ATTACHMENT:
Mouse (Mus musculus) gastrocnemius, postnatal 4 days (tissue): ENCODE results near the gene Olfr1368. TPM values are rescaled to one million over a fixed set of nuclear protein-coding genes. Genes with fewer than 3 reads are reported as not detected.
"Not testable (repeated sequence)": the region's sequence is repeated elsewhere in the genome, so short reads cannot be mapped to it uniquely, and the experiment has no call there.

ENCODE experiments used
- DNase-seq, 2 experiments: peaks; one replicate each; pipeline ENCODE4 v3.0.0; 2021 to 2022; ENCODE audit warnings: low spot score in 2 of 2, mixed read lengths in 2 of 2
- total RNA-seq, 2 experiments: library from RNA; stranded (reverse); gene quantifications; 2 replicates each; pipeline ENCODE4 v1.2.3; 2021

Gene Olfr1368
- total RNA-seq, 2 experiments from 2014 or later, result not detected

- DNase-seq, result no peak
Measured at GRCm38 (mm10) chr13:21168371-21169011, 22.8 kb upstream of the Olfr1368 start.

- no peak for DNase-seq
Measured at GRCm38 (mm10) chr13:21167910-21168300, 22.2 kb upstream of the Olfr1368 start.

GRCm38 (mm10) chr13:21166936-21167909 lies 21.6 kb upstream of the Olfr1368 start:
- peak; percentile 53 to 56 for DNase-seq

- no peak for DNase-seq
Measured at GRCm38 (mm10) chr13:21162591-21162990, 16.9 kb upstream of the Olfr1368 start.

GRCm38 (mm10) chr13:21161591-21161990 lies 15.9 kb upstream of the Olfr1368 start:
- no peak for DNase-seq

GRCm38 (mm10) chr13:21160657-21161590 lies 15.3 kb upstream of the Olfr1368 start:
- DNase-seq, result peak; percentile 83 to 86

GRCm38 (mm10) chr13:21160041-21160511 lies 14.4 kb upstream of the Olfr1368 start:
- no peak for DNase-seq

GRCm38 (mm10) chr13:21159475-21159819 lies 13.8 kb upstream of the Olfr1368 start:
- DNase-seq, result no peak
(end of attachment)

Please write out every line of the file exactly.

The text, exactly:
Mouse (Mus musculus) gastrocnemius, postnatal 4 days (tissue): ENCODE results near the gene Olfr1368. TPM values are rescaled to one million over a fixed set of nuclear protein-coding genes. Genes with fewer than 3 reads are reported as not detected.
"Not testable (repeated sequence)": the region's sequence is repeated elsewhere in the genome, so short reads cannot be mapped to it uniquely, and the experiment has no call there.

ENCODE experiments used
- DNase-seq, 2 experiments: peaks; one replicate each; pipeline ENCODE4 v3.0.0; 2021 to 2022; ENCODE audit warnings: low spot score in 2 of 2, mixed read lengths in 2 of 2
- total RNA-seq, 2 experiments: library from RNA; stranded (reverse); gene quantifications; 2 replicates each; pipeline ENCODE4 v1.2.3; 2021

Gene Olfr1368
- total RNA-seq, 2 experiments from 2014 or later, result not detected

- DNase-seq, result no peak
Measured at GRCm38 (mm10) chr13:21168371-21169011, 22.8 kb upstream of the Olfr1368 start.

- no peak for DNase-seq
Measured at GRCm38 (mm10) chr13:21167910-21168300, 22.2 kb upstream of the Olfr1368 start.

GRCm38 (mm10) chr13:21166936-21167909 lies 21.6 kb upstream of the Olfr1368 start:
- peak; percentile 53 to 56 for DNase-seq

- no peak for DNase-seq
Measured at GRCm38 (mm10) chr13:21162591-21162990, 16.9 kb upstream of the Olfr1368 start.

GRCm38 (mm10) chr13:21161591-21161990 lies 15.9 kb upstream of the Olfr1368 start:
- no peak for DNase-seq

GRCm38 (mm10) chr13:21160657-21161590 lies 15.3 kb upstream of the Olfr1368 start:
- DNase-seq, result peak; percentile 83 to 86

GRCm38 (mm10) chr13:21160041-21160511 lies 14.4 kb upstream of the Olfr1368 start:
- no peak for DNase-seq

GRCm38 (mm10) chr13:21159475-21159819 lies 13.8 kb upstream of the Olfr1368 start:
- DNase-seq, result no peak